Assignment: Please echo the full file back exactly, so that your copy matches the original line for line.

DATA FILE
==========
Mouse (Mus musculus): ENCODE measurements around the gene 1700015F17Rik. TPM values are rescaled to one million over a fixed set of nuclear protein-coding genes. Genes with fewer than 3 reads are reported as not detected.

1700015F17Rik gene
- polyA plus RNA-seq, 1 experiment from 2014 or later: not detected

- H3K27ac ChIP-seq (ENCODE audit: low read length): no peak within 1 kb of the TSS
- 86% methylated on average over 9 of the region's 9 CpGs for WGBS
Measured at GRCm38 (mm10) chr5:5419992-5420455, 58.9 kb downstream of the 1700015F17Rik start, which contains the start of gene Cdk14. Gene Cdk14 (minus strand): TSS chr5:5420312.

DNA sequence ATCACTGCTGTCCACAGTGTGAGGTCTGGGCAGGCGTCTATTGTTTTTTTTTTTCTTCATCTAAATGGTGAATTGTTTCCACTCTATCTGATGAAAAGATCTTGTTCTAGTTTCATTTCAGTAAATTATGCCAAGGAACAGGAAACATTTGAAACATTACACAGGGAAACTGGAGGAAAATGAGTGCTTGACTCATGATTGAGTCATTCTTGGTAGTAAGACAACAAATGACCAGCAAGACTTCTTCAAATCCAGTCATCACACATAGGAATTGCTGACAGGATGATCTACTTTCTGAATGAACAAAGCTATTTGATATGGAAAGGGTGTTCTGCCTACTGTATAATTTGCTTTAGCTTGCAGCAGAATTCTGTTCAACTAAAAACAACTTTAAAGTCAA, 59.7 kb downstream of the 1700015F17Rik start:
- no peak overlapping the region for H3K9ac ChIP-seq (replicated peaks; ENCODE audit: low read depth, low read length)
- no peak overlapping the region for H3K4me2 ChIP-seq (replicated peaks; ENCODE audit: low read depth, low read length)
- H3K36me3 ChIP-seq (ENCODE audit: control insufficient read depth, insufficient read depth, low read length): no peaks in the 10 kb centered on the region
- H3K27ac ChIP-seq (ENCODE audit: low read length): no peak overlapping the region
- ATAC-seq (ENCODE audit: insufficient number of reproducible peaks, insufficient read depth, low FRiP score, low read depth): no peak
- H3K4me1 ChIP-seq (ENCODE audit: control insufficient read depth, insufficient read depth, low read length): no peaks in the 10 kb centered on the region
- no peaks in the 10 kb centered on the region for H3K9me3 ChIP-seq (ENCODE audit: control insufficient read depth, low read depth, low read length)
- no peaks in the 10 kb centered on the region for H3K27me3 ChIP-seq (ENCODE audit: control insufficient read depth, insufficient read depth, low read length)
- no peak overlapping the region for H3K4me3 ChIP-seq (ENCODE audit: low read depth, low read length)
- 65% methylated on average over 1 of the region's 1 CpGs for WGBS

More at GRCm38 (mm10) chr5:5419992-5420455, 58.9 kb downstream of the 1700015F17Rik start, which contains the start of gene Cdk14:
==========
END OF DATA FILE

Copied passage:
Mouse (Mus musculus): ENCODE measurements around the gene 1700015F17Rik. TPM values are rescaled to one million over a fixed set of nuclear protein-coding genes. Genes with fewer than 3 reads are reported as not detected.

1700015F17Rik gene
- polyA plus RNA-seq, 1 experiment from 2014 or later: not detected

- H3K27ac ChIP-seq (ENCODE audit: low read length): no peak within 1 kb of the TSS
- 86% methylated on average over 9 of the region's 9 CpGs for WGBS
Measured at GRCm38 (mm10) chr5:5419992-5420455, 58.9 kb downstream of the 1700015F17Rik start, which contains the start of gene Cdk14. Gene Cdk14 (minus strand): TSS chr5:5420312.

DNA sequence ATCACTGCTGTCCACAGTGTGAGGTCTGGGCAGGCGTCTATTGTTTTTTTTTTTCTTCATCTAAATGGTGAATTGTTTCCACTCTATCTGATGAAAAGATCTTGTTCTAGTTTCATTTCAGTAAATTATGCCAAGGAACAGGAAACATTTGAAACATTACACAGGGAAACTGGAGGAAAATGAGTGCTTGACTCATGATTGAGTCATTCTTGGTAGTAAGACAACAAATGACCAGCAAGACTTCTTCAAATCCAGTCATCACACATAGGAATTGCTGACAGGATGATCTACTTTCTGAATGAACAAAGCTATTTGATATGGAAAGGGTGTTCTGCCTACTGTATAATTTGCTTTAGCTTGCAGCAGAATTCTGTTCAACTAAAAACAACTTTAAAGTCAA, 59.7 kb downstream of the 1700015F17Rik start:
- no peak overlapping the region for H3K9ac ChIP-seq (replicated peaks; ENCODE audit: low read depth, low read length)
- no peak overlapping the region for H3K4me2 ChIP-seq (replicated peaks; ENCODE audit: low read depth, low read length)
- H3K36me3 ChIP-seq (ENCODE audit: control insufficient read depth, insufficient read depth, low read length): no peaks in the 10 kb centered on the region
- H3K27ac ChIP-seq (ENCODE audit: low read length): no peak overlapping the region
- ATAC-seq (ENCODE audit: insufficient number of reproducible peaks, insufficient read depth, low FRiP score, low read depth): no peak
- H3K4me1 ChIP-seq (ENCODE audit: control insufficient read depth, insufficient read depth, low read length): no peaks in the 10 kb centered on the region
- no peaks in the 10 kb centered on the region for H3K9me3 ChIP-seq (ENCODE audit: control insufficient read depth, low read depth, low read length)
- no peaks in the 10 kb centered on the region for H3K27me3 ChIP-seq (ENCODE audit: control insufficient read depth, insufficient read depth, low read length)
- no peak overlapping the region for H3K4me3 ChIP-seq (ENCODE audit: low read depth, low read length)
- 65% methylated on average over 1 of the region's 1 CpGs for WGBS

More at GRCm38 (mm10) chr5:5419992-5420455, 58.9 kb downstream of the 1700015F17Rik start, which contains the start of gene Cdk14: